Leaving Little Washington

A little over a year ago, we moved to Washington, or as some call it, “Little Washington”, North Carolina, into a little house right on the Pamlico River. It was a little due to a job change, and a little due to wanting a change of scenery. As I mentioned in the previous blog, Moving, as Minimalists, moving has not been something that I have veered away from at all, so ending up in a different town is not so surprising.

A few years ago, I (Shannon) used to do some work in the Washington area, and loved the little waterfront. It’s also home of some of the best sunsets in North Carolina. I loved driving over the bridge that crosses over where the Tar and Pamlico rivers meet. There is so much history, even without the fact that Washington was the original Washington (it even states this on the water tower, so you cannot forget). Prior to our move to Washington, we were regulars at The Moss House, a quaint B&B in the downtown area.  

Perhaps, one of the most exciting aspects of Washington is that the director, Cecil B. DeMille grew up along the Pamlico River. Upon our arrival to Washington, we learned a great deal about the river habitat from the estuarium on the waterfront. We highly recommend visiting if you are ever in the area. The North Carolina Estuarium in Washington is the state’s only environmental education center devoted exclusively to interpreting the ecology and science of estuaries. Once we started learning about all of the living beings that were home to the river, we were hooked. I don’t think we have ever wanted to gain as much knowledge about the wildlife along the river, as much as we have while in Washington. We were able to take our boat onto the river and see osprey, ducks, geese, and fish that thrive in the brackish water (half sea water, half river water). We became pals with the geese and gophers that visited our back yard, and they even tolerated Betty’s antics when she wanted to go after them. After a while, even Betty began to get comfy with the wildlife that landed in our yard.  

Historic sign marking Washington as the childhood home for Cecil B. DeMille

In addition to the river, our fave local spot in Washington is Backwater Jack’s. It’s a Margaritaville themed bar/restaurant that overlooks the river, and has even welcomed Jimmy Buffett a handful of times, when he had one of his boats built in Washington. The town is bike-friendly, though could stand to open up a bit more to cyclists with wider lanes, and/or bile routes. Little Washington is always on the top lists of best little towns in the U.S. and has made the news on various segments of welcoming tourists who want a low-key type of getaway along the river.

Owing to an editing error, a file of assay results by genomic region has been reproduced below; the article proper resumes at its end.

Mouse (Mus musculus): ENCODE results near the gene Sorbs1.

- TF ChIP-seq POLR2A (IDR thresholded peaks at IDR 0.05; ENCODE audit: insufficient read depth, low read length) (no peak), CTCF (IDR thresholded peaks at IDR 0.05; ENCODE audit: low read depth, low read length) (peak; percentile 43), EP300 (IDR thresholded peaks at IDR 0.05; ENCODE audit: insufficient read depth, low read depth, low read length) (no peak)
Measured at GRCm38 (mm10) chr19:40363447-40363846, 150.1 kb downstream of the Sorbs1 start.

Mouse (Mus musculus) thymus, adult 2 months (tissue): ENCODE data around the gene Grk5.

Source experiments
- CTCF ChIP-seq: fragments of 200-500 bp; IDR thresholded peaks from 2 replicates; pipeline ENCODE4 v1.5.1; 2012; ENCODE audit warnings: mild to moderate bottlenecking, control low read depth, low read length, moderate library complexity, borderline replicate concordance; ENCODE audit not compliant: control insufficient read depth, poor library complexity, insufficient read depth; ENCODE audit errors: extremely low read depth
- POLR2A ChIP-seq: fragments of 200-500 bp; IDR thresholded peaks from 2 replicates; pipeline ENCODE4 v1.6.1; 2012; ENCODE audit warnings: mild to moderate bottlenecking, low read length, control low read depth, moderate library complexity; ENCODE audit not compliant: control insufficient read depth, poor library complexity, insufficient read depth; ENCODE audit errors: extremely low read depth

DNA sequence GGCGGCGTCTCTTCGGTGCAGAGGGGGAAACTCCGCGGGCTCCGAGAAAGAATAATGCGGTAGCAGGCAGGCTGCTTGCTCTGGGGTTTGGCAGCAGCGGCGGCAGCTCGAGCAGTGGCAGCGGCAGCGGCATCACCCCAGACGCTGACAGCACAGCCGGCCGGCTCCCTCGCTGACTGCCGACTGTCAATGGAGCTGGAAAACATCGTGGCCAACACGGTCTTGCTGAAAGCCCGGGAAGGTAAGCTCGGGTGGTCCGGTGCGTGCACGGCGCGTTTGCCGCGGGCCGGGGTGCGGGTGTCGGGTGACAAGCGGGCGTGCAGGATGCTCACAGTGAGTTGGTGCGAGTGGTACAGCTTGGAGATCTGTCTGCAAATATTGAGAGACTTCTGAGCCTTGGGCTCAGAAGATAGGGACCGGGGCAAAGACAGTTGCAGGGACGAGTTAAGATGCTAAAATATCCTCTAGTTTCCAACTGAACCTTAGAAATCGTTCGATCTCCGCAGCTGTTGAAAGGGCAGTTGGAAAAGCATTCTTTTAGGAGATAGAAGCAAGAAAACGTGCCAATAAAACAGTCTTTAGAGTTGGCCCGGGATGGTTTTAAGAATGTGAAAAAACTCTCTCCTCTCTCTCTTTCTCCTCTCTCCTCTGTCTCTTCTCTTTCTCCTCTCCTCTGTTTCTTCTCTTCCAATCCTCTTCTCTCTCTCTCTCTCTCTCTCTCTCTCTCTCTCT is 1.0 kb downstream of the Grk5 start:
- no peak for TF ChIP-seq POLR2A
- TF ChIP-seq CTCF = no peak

Little Washington is far away from the hustle bustle of city-life, but close enough to Greenville if you need to be close to chains and franchise stores- not so much our scene, but we get the appeal it has for some. Washington is also just a short drive away from the Outer Banks, which is more in-line with what appeals to us.

Despite not wanting to live long-term in Washington, North Carolina, it served a purpose for the time we were there, and is a town we look upon fondly, having enjoyed what it had to offer while we were there. If you are looking for a nice road trip from the Triangle area, we recommend you venture to Washington, find an Airbnb spot, and take it in for a few days. You won’t regret it!  

5 thoughts on “Leaving Little Washington

  1. Little Washington is being touted as one of the most historic and scenic towns in NC. The laid back river town lends itself to a quiet and peaceful place to “reset.”. Having logged many visits, I wholeheartedly recommend it. Best travels Arneradventures. Can’t wait to see what’s next!

  2. Shannon, thanks for the very informative information about little Washington. We will definitely look into spending a weekend getaway there someday.

    Love all of your and Ger’s blogs.

Let us know what you think!